Adequate fluid intake is essential to living well at any age, and being dehydrated can impact your health and your athletic endeavors. While it is harder to stay hydrated when exercising in the heat, you can dehydrate under other conditions—even during exercise in cold temperatures if you wear lots of clothing and sweat underneath it. As people grow older, they also begin to lose some of their normal thirst sensations, thereby increasing the risk for dehydration unless they make a conscious effort to drink more.
Diabetes adds its own dehydration concerns. Elevated blood glucose levels (typically when above ~200 mg/dL) lead to glucose loss through urine, which takes extra water with it and can cause dehydration. In addition, taking some of the newer medications like SGLT2-inhibitors that increase urine output whenever blood glucose rises above that level may also lead to excess water losses. If exercising when your blood glucose is higher or after it has been elevated, take care to drink enough fluids to rehydrate. If you are older or have been diagnosed with autonomic neuropathy (central nerve damage), take extra care as your body’s ability to regulate your body temperature through sweating may be impaired as well.
Hydration Tips for Exercise:
- Drink cool water or other fluids before, during, and after you are physically active, especially during warmer or more humid conditions.
- If you prefer fluids with some flavor, try flavored waters, sports drinks that have no added carbohydrates or calories, and add a pinch of salt if you want it to taste and be more like a sports drink.
- Only drink regular sports drinks (containing glucose) when you need some carbohydrate to prevent or treat hypoglycemia during activities.
- Drink only when you feel thirsty and only enough to satisfy your thirst to avoid water intoxication.
Whether you should drink water, sports drinks, or other fluids during exercise when you have diabetes depends on your blood glucose levels. For shorter activities (lasting an hour or less), plain water should suffice for hydration. If you need some carbohydrate, you can supplement and hydrate by using a sports drink like Gatorade or PowerAde or diluted fruit juice. Normally you do not need to replace electrolytes, like sodium, potassium, and chloride, unless you are exercising outdoors in hot weather for more than two hours at a time. Even then, in most cases you can wait to replace electrolytes naturally with your food the next time you eat.
You can also harm yourself by drinking too much fluid at any time, but especially during exercise. If you drink too much (leading to clear urine), you increase your risk of diluting the sodium content of your blood, potentially causing hyponatremia, or water intoxication, and raising the risk of seizures, coma, and even death. To avoid overhydration, only start drinking when you feel thirsty during exercise. If you have hyperglycemia or autonomic neuropathy, start drinking small amounts of water as soon as you start sweating.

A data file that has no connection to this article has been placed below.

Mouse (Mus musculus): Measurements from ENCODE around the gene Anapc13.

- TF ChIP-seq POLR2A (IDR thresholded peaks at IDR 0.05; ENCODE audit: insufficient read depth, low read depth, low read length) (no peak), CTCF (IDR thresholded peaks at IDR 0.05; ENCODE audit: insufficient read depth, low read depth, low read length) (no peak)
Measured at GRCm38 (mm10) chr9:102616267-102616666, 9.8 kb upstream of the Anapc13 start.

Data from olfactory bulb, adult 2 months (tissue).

During physical activity, you will be sweating and losing water in other ways (like through breathing), so your body weight should decrease until you have a chance to rehydrate. After exercise, you can rehydrate with water or other non-caloric fluids but replace only the weight you lost. If you already took in a lot of fluid during an activity, wait until you start to urinate before drinking any more.
To hydrate effectively after exercise, consider taking in fluids containing protein and fat that may rehydrate you more effectively than plain water. Eating a piece of fruit (or likely anything) when drinking plain water may also promote more effective rehydration. What’s more, drinking small amounts more frequently instead of large volumes at one time (that is, a slow and steady approach to hydrating) helps you better retain the fluid that your body needs.
Luckily for all the coffee drinkers, caffeinated drinks usually hydrate you as well as caffeine-free ones if they contain enough fluids (so avoid espresso). Taking in too much caffeine can cause your bones to lose calcium, so the decaf options may be better ones. Dehydration also contributes to constipation and taking in enough fluids can help you stay regular.
Sheri R. Colberg, PhD, is the author of The Athlete’s Guide to Diabetes: Expert Advice for 165 Sports and Activities (the newest edition of Diabetic Athlete’s Handbook), available through Human Kinetics (https://us.humankinetics.com/products/athlete-s-guide-to-diabetes-the), Amazon (https://amzn.to/2IkVpYx), Barnes & Noble, and elsewhere. She is also the author of Diabetes & Keeping Fit for Dummies. A professor emerita of exercise science from Old Dominion University and an internationally recognized diabetes motion expert, she is the author of 12 books, 28 book chapters, and over 415 articles. She was honored with the 2016 American Diabetes Association Outstanding Educator in Diabetes Award. Contact her via her websites (SheriColberg.com and DiabetesMotion.com).